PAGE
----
As it is with others, our success started locally and spread from there. We were given a show by Jade Walker at the Creative Research Laboratory in Austin (“It’s Going to Be Everything”, January 2008) and that started the process of our group thinking about doing a show that was a combination of our art efforts, which had been very loose, organic, and informal up to that point, and started us down the path of exploring the different ways we could collaborate. From that, we were offered a show later in the year at Paragraph Gallery in Kansas City, which allowed us to use some of our favorite aspects of the CRL show and add a few other elements. It was Sue Graze and Elizabeth Dunbar at Arthouse who gave us a chance to make an international splash at Pulse Miami in 2009, and we were ready. Instead of taking a shotgun approach to filling the gallery space like we had done with the first two collaborative shows, we created an all-encompassing idea in the “Corner Store” and filled it with all of the ideas we could generate within it. That loose, fun structure, combined with the winking subtext of the art fair as a fine art convenience store for the wealthy, was a big hit with everyone attending—we won the Pulse Prize and People’s Choice awards, and all of sudden we had to filter through a ton of offers from gallerists and institutions.
When I visited the studio you all were working on a kind of “Big Wheel”, titled “Ultrasonic VI” that was shown at Mark Moore in LA. Wheels like “Ultrasonic VI” conjure everything from Pat Sajak and Cake Walks, to “The Price Is Right”. How do you see the viewer in terms of participation . . . or for that matter, the viewer in terms of relational aesthetics . . .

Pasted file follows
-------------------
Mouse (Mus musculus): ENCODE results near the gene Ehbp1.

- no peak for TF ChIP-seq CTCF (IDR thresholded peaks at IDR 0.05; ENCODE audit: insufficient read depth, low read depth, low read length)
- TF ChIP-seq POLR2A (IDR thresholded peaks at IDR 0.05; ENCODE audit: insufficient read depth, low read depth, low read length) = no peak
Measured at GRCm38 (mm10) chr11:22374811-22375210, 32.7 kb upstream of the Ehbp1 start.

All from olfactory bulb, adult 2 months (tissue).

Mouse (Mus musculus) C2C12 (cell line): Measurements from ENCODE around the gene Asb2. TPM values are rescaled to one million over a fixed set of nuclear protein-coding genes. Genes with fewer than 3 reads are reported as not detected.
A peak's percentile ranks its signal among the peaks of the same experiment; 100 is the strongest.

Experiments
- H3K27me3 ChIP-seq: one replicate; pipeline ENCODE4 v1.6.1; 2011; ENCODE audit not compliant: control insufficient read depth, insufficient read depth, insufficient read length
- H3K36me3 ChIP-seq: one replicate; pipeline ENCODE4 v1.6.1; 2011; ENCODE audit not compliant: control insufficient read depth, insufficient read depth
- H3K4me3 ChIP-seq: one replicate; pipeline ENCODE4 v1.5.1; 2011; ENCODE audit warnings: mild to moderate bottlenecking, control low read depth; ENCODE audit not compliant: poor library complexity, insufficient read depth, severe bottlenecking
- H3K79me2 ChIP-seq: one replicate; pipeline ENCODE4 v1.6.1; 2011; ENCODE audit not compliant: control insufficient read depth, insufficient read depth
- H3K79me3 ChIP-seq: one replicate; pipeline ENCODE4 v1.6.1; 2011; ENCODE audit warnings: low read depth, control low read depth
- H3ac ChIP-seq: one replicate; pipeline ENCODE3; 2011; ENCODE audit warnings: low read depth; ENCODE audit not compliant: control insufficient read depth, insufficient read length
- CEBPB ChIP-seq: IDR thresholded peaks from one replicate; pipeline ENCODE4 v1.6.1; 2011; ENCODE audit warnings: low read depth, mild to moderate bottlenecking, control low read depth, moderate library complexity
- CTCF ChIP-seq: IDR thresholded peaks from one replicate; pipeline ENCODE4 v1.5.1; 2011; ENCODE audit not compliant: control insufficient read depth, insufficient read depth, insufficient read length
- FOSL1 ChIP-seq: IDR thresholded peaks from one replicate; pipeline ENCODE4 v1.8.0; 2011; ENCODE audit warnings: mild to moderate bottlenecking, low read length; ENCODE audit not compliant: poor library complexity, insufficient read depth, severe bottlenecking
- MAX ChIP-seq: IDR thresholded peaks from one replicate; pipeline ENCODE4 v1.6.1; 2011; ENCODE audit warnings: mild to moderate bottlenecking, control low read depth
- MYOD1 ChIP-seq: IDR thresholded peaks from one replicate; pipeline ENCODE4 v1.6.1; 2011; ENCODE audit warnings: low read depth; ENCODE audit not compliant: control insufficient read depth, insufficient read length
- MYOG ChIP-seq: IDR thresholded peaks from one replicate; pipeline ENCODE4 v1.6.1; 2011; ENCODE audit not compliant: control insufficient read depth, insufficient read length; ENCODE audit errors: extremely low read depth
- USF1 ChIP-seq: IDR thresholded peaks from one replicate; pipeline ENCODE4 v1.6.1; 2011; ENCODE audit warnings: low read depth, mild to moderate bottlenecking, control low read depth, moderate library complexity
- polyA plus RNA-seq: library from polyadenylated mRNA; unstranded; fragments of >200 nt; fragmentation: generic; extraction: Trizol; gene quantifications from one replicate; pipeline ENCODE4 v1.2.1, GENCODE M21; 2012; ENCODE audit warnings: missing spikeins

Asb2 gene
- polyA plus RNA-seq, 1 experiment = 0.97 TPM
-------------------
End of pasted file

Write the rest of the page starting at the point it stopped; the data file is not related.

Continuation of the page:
Our works do tend to invoke a collective approach to enjoyment, which is related to some of the ideas behind relational aesthetics. But for us participation is not simply an end goal that we work backwards from. Nevertheless, often times participation becomes integral to the execution of our ideas. In other words, our work does not necessarily require direct viewer interaction, but it can; and different projects result in different levels of viewer participation. Some projects are explicitly open to more than “looking,” and some (like the wheel) are ambiguous in regard to viewer interaction. The wheel does move, which was very important to us, but it is a little uncertain whether you should spin it, or even if it does spin. The wheel is more a promise of interaction and as a result sets up a dilemma in the gallery space, creating some tension around the art object, the audience’s role, and even the gallery’s ability to navigate this ambiguity.
Regardless of how hands-on audience participation ends up being, we are always very conscious of how we hold the viewer’s attention, what we give people to focus on. And we generally side with maximal engagement, making works that we know will be readable by a variety of viewers and different types of audiences. I think we have a specific kind of respect for our viewers that manifests into a lot of tangible and visible effort. Ultimately, we cherish opportunities to present objects and ideas to the public and work accordingly.
One aspect about the collective related to audience considerations is the group’s large number. As we brainstorm or make a work, we tend to act as an audience. Because each of us requires unique (and sometimes similar) things from a project in order to be satisfied, we gravitate towards an egalitarian horizon, which translates into a kind of de-facto politics or ideology of heterogeneity. That may sound a little heady, but it is one way to try and understand our relationship to each other and to our audiences.